I’ve mentioned that design of experiments (DOE) is one of the few things worth salvaging from typical statistical training, and I thought I’d talk a bit more about DOE in the next couple of columns. The needed discipline for a good design is similar when using rapid-cycle plan-do-study-act (PDSA).

Doing a search on the current state of DOE in improvement education, I observed that curricula haven’t changed much in the last 10 years and still seem to favor factorial designs or orthogonal arrays as a panacea.

The main topics for many basic courses remain:

• Full and fractional factorial designs

• Screening designs

• Residual analysis and normal probability plots

• Hypothesis testing and analysis of variance (ANOVA)

The main topics for advanced DOE courses usually include:

• Taguchi signal-to-noise ratio

• Taguchi approach to experimental design

• Response-surface designs

• Hill climbing

• Mixture designs

In part one yesterday, we looked at stats of the Boston Red Sox bullpen, a typical example of baseball’s tendency to find special cause in just about anything. *The Boston Globe* article on which these two columns are based has been a gold mine for teaching many useful, basic concepts about variation. Today we’ll continue the analysis with a closer focus on common cause.

Once again, for those of you who aren’t interested in the statistical mechanics but want to be aware of how this type of analysis can drastically change one’s thinking, just skip to the bottom-line conclusions where indicated. For my non-U.S. readers, I hope you’ll be able to follow the analysis philosophy and see parallels to your favorite sports and news articles.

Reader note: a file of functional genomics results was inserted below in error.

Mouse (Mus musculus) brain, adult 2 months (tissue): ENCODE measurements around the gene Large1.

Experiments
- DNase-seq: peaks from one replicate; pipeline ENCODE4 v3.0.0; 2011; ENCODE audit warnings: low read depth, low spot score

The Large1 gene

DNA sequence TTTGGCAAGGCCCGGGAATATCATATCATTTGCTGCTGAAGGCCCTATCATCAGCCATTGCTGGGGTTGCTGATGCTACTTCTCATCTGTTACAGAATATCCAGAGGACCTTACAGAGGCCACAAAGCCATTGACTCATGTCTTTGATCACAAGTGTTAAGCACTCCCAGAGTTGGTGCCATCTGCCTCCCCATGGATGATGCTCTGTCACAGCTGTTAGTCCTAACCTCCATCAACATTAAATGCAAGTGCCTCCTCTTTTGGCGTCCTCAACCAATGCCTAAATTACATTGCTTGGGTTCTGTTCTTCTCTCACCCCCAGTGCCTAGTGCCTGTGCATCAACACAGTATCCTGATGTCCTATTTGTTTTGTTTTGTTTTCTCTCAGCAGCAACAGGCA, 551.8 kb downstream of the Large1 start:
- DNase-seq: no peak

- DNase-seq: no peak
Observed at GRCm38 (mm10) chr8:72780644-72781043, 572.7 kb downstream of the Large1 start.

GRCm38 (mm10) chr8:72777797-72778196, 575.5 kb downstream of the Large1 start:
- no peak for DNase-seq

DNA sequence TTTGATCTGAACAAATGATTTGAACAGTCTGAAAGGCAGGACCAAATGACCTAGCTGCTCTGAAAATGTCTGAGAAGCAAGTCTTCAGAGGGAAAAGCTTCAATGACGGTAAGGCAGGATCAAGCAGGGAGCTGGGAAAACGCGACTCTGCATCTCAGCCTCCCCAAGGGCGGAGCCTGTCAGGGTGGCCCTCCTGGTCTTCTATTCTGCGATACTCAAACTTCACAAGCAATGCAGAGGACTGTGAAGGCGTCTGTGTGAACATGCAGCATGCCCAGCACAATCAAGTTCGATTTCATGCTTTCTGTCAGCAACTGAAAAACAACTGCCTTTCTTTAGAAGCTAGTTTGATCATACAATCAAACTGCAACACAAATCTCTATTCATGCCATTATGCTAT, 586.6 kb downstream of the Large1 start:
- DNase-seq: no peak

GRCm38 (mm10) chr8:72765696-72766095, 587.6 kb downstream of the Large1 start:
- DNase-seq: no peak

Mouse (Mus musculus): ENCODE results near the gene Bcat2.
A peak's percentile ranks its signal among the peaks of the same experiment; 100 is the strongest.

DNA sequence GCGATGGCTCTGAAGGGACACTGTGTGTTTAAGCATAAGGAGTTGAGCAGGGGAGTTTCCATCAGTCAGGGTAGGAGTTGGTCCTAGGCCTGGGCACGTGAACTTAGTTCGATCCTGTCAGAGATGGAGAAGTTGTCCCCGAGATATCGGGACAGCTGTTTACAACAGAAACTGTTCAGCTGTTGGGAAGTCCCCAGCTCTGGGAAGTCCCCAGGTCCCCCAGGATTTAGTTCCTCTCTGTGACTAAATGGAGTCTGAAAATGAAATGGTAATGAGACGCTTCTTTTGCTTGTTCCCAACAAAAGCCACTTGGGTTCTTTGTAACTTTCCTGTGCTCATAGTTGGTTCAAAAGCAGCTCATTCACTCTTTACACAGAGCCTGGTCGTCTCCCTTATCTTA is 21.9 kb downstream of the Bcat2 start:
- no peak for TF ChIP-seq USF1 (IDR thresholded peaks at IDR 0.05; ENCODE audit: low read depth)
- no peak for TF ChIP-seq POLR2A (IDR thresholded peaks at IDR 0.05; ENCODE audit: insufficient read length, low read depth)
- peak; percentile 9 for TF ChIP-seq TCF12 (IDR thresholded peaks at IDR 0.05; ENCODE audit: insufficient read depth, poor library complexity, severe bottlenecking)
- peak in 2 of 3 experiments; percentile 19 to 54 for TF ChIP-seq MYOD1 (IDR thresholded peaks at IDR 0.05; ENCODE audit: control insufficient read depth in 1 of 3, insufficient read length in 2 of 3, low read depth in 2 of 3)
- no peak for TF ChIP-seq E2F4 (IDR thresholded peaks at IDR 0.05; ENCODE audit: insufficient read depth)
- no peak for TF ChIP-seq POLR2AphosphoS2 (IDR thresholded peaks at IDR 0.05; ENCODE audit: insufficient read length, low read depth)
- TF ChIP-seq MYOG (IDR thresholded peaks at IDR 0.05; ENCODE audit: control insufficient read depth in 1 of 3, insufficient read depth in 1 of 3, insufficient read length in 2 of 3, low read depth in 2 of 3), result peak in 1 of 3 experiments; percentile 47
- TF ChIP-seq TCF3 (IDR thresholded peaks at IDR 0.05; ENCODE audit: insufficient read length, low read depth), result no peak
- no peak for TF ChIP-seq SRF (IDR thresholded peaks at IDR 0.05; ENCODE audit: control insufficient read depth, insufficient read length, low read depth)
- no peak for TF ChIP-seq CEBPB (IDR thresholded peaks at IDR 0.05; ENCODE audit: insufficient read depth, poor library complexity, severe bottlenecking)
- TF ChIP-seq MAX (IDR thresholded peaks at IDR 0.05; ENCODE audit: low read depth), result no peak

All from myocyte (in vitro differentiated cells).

Any italics in direct quotes are mine, and if I make comments within a quote, I show that by inserting [**DB:**...].

In honor of baseball season, I’m going to apply some *simple* statistical thinking to my favorite sport in a two-part series today and tomorrow. I want anyone to be able to enjoy this, so I’ll mark any technical statistics as optional reading. For those of you interested only in the interpretations, I'll offer the “bottom line” conclusions, many of which I think will surprise you.

Maybe you can’t do the math and don’t even want to, but you should at least realize the importance of understanding these types of analyses and have access to someone who can do them. In many similar daily situations you encounter, anything else would be data insanity.

April Fool’s Day (today) and the opening of baseball season (this Sunday) are upon us. To mark the first event, I’ll let my distinguished colleague Donald Wheeler make some eloquent and crucial statistical points that turn out to be, well, *laughably simple.* (No fooling!) Regarding the baseball connection, please bear with me.